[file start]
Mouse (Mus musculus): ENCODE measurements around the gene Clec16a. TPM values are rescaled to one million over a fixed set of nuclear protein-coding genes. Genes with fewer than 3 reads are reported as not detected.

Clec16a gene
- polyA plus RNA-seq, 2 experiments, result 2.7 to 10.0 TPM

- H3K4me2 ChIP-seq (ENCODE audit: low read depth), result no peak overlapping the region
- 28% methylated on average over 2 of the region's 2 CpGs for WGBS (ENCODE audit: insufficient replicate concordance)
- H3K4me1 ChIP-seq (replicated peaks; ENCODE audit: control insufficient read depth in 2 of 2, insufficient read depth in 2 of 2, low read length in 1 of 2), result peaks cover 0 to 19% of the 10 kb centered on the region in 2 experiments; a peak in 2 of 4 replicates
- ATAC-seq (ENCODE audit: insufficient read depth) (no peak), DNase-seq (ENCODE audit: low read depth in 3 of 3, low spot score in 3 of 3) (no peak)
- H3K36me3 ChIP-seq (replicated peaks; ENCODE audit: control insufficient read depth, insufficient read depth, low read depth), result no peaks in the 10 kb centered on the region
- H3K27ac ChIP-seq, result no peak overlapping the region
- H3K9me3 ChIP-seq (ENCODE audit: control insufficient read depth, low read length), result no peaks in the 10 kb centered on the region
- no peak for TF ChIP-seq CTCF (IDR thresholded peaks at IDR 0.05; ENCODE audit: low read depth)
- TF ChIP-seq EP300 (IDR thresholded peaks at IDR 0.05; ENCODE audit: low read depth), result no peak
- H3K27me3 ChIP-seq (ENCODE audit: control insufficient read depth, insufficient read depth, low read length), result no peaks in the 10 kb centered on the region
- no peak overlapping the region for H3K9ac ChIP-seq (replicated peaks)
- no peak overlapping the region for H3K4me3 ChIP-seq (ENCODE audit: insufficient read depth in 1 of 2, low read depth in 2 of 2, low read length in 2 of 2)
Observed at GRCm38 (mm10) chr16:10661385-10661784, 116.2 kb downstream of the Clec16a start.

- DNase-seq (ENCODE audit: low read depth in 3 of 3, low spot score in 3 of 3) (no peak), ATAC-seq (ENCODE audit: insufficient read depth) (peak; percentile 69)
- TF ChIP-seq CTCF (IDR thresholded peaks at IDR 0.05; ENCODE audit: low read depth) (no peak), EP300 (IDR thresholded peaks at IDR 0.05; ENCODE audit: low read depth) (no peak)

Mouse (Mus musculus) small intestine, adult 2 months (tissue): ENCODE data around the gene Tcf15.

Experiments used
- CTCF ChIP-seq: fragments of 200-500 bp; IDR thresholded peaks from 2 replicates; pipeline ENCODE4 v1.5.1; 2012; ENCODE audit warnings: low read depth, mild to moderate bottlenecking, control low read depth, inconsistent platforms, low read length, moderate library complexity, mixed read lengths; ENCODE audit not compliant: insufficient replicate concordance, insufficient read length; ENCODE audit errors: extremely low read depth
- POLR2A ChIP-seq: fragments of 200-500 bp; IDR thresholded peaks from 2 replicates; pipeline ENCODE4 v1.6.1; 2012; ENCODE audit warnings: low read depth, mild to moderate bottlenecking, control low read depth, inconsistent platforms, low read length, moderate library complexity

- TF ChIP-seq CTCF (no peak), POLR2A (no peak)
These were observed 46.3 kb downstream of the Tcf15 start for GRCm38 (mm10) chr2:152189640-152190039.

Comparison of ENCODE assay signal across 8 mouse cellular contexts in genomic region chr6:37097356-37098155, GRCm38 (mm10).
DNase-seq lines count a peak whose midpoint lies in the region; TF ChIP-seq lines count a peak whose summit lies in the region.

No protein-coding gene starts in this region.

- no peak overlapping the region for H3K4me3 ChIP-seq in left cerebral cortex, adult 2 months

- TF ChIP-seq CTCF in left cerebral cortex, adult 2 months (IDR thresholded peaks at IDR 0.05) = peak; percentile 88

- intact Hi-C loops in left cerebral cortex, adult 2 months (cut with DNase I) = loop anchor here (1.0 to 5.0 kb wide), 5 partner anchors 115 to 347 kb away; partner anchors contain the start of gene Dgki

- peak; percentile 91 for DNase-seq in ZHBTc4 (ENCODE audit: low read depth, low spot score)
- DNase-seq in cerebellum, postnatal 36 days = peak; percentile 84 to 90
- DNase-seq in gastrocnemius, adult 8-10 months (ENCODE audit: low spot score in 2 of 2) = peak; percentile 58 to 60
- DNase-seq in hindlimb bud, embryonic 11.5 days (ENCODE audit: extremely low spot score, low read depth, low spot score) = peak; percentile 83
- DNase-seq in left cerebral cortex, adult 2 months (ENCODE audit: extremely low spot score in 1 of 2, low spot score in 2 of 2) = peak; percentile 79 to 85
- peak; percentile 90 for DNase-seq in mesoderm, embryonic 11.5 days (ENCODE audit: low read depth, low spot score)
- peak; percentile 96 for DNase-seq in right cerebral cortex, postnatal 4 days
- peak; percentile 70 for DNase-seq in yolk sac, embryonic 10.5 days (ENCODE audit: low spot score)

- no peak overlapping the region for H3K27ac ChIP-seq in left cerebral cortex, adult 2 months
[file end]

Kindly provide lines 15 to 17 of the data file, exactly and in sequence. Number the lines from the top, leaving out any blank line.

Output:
- no peak overlapping the region for H3K4me3 ChIP-seq (ENCODE audit: insufficient read depth in 1 of 2, low read depth in 2 of 2, low read length in 2 of 2)
Observed at GRCm38 (mm10) chr16:10661385-10661784, 116.2 kb downstream of the Clec16a start.

- DNase-seq (ENCODE audit: low read depth in 3 of 3, low spot score in 3 of 3) (no peak), ATAC-seq (ENCODE audit: insufficient read depth) (peak; percentile 69)